No Heaven on Earth
"We have met the enemy and he is us," Walt Kelly's pogo announced on a poster for the first earth day in 1970. Spanning two centuries, a collection of American authors writing about the environment proves the truth of this sentiment.
Environmental Writing Since Thoreau (Library of America)
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This is an anthology of many voices—from Henry David Thoreau, writing from Concord in 1837, to Bill McKibben, the editor of this volume, composing his introduction high in the Yosemite backcountry last year. American Earth contains essays, speeches, and poems by roughly one hundred contributors. Everyone in this book is strong-minded, strong-willed, and strong-stomached, and every piece in this anthology is committed at heart to being useful, instructive, and reasonable. There are no Lear-like screams here, nothing like the final dementia of someone who realizes he's traded his birthright for nothing.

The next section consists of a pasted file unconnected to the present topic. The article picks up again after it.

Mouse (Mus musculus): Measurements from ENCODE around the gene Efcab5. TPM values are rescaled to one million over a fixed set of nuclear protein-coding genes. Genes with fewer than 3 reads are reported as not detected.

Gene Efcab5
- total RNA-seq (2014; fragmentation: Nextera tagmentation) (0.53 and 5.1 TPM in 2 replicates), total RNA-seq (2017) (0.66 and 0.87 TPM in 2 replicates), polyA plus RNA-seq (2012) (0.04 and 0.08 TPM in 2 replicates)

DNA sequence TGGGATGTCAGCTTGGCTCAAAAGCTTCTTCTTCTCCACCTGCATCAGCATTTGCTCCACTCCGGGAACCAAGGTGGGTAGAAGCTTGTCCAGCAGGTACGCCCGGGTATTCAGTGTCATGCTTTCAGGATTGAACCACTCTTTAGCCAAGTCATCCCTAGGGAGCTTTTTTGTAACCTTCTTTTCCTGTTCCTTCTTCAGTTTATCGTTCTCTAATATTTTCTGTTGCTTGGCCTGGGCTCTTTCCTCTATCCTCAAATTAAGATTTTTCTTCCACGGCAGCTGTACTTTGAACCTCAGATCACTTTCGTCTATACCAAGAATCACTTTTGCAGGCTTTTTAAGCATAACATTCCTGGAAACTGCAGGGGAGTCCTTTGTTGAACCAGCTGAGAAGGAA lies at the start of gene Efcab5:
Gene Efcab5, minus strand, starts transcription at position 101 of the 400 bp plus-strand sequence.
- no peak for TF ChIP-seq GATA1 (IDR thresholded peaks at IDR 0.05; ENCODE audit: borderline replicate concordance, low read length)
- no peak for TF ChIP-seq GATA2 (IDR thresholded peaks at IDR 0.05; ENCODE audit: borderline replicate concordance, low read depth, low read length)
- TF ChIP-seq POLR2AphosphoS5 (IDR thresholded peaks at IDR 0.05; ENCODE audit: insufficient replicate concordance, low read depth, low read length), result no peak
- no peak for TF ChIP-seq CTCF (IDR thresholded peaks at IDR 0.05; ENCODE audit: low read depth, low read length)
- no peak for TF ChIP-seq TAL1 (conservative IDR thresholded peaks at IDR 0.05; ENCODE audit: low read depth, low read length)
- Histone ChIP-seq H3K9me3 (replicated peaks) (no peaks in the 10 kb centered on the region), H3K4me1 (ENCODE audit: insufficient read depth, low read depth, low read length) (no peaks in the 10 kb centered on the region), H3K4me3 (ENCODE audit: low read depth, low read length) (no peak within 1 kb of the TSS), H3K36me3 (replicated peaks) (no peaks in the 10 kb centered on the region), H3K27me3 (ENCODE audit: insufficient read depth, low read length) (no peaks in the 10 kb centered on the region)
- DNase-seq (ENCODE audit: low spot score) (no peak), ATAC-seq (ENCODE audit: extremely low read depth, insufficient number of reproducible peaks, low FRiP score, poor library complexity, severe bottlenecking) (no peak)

Most of the authors in American Earth would agree in principle with Wendell Berry when he explains that he doesn't like having to choose sides in a debate between extremists who believe that returning to nature will
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